Handset vendors marry form, function
NexGen City handset mixes VoIP, P2T
NexGen City has developed a voice-over-IP radio handset with push-to-talk (P2T) and personal digital assistant features that can be used with the company’s NexLink wireless broadband mobile mesh networks. Testing of the NexPaq personal communicator for first responders is underway, with the product planned for availability in the fourth quarter, according to the company. The NexPaq communicator is the industry’s first handset designed to deliver VoIP traffic with P2T over a mesh network, the company said. Powered by an Intel 400 MHz microprocessor, the NexPaq communicator uses the Linux operating system and includes a backlit display, keypad, cursor controls, and programmable multi-function keys. The radio has an emergency call button, a channel selection switch and volume control.
Motorola to incorporate Padcom roaming solution
Motorola has announced it would use Padcom’s TotalRoam solution to integrate Motorola’s advanced private voice and data networks with public wide area and local area wireless networks. Using the TotalRoam solution, a vehicle equipped with a mobile computer or a worker using a laptop is able to maintain wireless data communications across different networks with minimal user intervention, Motorola said. For example, a police car that uses Motorola’s private data system as its primary network may drive within range of the department’s Wi-Fi infrastructure; using TotalRoam, data communication will automatically and securely switch to the higher-speed network, allowing the officer to take advantage of the increased bandwidth to enable advanced applications and to support faster updates to local data in the vehicle. When the vehicle leaves Wi-Fi coverage, network service will automatically return to the primary Motorola network. The solution also enables switching between a Motorola private data network and a public wide area wireless network, Motorola said.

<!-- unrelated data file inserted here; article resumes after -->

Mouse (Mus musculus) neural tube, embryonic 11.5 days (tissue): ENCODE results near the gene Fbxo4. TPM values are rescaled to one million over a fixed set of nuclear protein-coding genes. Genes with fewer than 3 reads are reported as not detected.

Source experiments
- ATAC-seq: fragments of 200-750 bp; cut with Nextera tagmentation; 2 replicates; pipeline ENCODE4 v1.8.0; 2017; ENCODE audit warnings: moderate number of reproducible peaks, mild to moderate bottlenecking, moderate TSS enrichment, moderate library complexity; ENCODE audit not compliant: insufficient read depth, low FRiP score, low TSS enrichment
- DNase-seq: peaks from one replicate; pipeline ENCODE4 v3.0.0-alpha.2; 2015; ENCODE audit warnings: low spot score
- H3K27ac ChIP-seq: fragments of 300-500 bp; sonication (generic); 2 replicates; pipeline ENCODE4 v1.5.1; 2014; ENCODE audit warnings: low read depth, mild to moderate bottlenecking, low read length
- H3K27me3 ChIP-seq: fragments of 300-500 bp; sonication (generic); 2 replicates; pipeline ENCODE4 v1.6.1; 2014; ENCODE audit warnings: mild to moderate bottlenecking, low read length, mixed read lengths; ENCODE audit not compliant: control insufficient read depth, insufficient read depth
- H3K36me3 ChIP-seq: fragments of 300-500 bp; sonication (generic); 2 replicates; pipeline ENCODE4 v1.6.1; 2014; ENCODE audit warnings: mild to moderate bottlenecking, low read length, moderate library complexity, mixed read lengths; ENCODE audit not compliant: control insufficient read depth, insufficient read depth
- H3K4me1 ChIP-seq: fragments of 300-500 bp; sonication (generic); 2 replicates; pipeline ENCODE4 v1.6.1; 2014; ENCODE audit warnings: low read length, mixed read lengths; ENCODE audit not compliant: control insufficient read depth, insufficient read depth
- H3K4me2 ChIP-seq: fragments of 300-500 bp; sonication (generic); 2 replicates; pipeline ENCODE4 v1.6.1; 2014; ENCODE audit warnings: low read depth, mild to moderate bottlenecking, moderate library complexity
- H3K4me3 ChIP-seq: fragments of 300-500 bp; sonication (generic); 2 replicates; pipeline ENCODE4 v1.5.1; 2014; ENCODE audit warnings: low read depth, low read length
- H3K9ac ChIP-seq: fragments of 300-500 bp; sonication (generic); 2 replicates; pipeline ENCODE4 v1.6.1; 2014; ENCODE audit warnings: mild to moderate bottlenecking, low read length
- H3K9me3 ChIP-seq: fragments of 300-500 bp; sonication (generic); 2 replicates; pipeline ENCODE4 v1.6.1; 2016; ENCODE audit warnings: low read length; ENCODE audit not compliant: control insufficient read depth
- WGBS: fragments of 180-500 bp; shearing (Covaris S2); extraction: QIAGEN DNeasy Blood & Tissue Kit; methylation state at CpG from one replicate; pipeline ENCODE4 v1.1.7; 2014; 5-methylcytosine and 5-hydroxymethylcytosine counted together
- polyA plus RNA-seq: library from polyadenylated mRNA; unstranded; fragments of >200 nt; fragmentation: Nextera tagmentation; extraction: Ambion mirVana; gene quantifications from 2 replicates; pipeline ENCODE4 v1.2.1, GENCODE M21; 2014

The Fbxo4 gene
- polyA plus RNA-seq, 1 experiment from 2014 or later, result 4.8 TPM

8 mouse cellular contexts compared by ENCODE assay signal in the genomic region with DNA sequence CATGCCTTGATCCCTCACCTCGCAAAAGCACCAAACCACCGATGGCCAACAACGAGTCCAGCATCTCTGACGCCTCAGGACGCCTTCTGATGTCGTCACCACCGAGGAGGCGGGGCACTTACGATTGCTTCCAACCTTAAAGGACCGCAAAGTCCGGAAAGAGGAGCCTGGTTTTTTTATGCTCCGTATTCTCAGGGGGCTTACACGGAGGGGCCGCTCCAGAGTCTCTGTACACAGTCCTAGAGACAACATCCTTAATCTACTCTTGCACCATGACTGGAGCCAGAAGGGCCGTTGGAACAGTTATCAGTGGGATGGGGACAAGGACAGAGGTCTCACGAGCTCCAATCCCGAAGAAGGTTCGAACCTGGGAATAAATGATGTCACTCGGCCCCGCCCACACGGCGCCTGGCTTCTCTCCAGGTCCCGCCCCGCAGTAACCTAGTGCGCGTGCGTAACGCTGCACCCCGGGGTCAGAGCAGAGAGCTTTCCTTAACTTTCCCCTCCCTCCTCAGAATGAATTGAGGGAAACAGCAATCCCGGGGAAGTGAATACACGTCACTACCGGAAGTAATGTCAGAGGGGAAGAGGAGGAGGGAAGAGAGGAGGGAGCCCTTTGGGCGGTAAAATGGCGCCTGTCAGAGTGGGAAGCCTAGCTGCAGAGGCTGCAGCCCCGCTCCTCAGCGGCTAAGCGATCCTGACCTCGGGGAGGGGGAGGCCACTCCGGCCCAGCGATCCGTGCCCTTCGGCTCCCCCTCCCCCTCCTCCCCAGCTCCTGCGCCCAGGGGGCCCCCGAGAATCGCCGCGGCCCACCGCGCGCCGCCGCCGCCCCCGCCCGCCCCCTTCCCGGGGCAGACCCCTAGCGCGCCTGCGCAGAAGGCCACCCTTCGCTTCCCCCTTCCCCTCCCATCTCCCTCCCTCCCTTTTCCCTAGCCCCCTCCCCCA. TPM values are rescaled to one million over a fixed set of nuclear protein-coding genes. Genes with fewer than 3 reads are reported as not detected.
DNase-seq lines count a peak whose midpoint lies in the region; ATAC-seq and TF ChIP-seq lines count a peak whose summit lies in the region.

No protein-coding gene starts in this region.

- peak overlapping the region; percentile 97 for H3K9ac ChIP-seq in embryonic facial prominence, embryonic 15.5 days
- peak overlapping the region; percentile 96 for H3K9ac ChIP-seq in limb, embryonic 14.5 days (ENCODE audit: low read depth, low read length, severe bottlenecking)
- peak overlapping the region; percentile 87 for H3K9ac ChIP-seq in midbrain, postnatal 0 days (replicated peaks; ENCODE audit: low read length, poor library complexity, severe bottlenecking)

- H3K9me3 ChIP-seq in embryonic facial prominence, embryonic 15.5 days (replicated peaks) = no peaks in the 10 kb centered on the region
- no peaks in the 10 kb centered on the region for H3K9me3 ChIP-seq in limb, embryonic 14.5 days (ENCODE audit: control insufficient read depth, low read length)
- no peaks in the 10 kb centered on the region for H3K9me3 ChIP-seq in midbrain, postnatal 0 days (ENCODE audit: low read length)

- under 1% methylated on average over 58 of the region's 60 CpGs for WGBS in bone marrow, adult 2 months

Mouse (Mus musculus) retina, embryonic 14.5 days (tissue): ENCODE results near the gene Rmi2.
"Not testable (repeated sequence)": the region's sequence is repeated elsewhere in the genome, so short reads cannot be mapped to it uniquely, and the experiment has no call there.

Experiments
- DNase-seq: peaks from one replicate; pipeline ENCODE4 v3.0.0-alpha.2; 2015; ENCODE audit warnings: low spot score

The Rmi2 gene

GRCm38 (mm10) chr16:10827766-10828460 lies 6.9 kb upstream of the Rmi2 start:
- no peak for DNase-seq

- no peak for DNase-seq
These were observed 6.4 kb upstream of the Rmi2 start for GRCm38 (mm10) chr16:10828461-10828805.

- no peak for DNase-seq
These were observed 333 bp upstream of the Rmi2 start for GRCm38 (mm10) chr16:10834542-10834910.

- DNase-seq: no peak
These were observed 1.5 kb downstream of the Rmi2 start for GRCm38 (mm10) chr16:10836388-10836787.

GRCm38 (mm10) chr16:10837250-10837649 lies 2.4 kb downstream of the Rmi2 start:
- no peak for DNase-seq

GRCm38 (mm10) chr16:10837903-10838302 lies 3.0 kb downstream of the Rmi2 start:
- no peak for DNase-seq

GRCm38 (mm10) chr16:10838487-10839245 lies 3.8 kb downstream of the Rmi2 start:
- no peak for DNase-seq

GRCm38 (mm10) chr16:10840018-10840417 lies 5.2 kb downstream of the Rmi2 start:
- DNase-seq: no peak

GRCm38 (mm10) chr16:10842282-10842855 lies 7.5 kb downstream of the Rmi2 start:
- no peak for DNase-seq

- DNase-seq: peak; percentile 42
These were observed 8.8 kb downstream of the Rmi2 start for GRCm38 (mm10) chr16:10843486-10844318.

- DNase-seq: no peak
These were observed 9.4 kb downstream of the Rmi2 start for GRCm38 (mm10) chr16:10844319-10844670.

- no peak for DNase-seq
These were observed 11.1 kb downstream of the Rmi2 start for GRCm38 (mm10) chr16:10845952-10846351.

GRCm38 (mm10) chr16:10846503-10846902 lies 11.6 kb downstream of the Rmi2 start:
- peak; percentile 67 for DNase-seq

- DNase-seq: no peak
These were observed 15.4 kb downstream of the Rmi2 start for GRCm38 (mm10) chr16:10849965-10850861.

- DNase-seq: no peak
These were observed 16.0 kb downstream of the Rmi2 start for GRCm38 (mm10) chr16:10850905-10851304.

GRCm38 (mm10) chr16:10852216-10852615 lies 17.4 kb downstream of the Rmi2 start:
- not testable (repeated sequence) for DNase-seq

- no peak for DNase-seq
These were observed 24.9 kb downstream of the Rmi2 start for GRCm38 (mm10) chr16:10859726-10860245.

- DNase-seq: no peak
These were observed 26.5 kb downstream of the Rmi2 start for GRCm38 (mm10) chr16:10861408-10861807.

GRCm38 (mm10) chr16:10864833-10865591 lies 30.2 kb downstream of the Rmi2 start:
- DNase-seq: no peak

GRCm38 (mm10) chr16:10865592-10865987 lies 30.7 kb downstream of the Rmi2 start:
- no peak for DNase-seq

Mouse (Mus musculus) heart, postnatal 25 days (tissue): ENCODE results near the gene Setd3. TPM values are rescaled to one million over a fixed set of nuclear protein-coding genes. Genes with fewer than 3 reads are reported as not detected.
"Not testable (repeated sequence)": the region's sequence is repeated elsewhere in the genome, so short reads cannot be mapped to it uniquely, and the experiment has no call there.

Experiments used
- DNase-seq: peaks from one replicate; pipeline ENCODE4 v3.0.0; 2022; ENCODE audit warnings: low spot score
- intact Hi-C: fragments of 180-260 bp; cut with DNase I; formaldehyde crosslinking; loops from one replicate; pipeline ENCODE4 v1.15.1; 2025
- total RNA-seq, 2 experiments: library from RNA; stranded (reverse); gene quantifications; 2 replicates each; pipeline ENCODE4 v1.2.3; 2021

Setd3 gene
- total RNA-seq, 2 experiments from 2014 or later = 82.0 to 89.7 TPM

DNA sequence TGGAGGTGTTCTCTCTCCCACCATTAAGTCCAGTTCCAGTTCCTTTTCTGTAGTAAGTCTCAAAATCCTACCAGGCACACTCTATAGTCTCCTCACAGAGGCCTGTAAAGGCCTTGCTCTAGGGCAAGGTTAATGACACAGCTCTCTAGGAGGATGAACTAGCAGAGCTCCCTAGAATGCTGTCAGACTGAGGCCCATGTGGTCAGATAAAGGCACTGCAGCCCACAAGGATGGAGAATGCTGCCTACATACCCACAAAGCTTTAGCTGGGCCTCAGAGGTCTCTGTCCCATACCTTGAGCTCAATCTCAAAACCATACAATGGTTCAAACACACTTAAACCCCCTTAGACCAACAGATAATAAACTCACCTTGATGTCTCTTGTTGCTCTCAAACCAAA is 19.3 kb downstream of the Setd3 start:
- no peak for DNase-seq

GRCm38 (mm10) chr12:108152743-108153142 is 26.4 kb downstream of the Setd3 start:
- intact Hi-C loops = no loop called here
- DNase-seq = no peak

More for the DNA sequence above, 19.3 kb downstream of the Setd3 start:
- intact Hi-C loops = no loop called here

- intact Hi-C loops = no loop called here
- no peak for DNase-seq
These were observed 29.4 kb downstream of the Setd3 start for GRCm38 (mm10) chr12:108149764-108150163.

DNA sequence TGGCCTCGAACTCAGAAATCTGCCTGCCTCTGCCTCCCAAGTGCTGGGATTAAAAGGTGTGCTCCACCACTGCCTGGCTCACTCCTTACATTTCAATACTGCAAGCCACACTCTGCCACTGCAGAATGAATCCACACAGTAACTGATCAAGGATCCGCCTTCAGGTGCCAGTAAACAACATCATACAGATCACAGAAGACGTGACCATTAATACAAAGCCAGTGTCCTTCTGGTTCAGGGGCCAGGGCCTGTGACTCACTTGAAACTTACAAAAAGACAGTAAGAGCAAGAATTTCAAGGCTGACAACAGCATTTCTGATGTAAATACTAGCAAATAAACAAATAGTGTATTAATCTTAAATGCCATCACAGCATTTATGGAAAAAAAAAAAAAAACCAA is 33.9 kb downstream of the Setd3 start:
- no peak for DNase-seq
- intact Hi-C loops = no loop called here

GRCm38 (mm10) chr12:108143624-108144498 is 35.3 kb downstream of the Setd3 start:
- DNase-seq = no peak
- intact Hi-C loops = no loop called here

Wireless LAN planner for small enterprises
Wireless Valley Communications has introduced the LANPlanner SE, a software solution designed to simplify the planning and maintenance of wireless LANs for small and medium-sized enterprises. The solution provides the ability to build site-specific models for an unlimited number of facilities, scales to support WLAN configurations up to 25 access points and offers real-time prediction models that enable users to “instantly visualize network performance at any location,” the company said.
Motorola’s TETRA portable radio incorporates language support
Motorola has introduced the MTP750, a TETRA-based portable radio that integrates voice, data and encryption functions with multiple language support in English and Chinese, the company said. The MTP750 also offers improved ergonomics, more “intuitive” usage and faster response times, the company said. The MTP750’s four-way “game-like” navigation pad enables instant access to the radio’s menu and faster scrolling, as well as a compact talk-group knob that prevents accidental re-adjustment, enabling the user to stay in the selected talk group, according to Motorola. In addition, the MTP750 offers an enlarged emergency button that is designed and located so it can be triggered in “no-look” situations, Motorola said.
Icom debuts small mobile radios